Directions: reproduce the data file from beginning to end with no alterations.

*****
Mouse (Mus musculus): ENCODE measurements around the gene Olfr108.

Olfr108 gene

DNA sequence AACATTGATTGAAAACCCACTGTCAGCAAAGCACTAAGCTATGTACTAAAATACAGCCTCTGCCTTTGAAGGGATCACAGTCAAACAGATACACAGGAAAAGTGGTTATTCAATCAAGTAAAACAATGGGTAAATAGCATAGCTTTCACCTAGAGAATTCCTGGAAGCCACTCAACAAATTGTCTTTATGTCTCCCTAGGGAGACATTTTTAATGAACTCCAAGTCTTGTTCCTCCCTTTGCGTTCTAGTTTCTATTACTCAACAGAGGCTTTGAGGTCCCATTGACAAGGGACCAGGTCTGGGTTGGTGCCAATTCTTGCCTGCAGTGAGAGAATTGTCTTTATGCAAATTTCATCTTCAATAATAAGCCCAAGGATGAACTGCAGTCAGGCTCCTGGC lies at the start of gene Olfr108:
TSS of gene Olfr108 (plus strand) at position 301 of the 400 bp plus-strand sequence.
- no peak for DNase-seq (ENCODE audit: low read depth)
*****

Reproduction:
Mouse (Mus musculus): ENCODE measurements around the gene Olfr108.

Olfr108 gene

DNA sequence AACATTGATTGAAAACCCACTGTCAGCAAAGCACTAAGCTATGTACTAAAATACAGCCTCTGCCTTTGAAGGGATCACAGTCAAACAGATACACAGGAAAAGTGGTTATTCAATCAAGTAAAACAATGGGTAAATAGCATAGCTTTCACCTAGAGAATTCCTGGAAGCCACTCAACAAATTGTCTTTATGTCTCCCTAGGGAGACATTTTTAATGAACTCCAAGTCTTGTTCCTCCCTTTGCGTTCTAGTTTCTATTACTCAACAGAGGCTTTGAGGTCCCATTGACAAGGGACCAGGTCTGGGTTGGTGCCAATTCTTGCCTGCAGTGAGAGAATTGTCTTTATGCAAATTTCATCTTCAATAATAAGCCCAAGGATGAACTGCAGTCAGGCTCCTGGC lies at the start of gene Olfr108:
TSS of gene Olfr108 (plus strand) at position 301 of the 400 bp plus-strand sequence.
- no peak for DNase-seq (ENCODE audit: low read depth)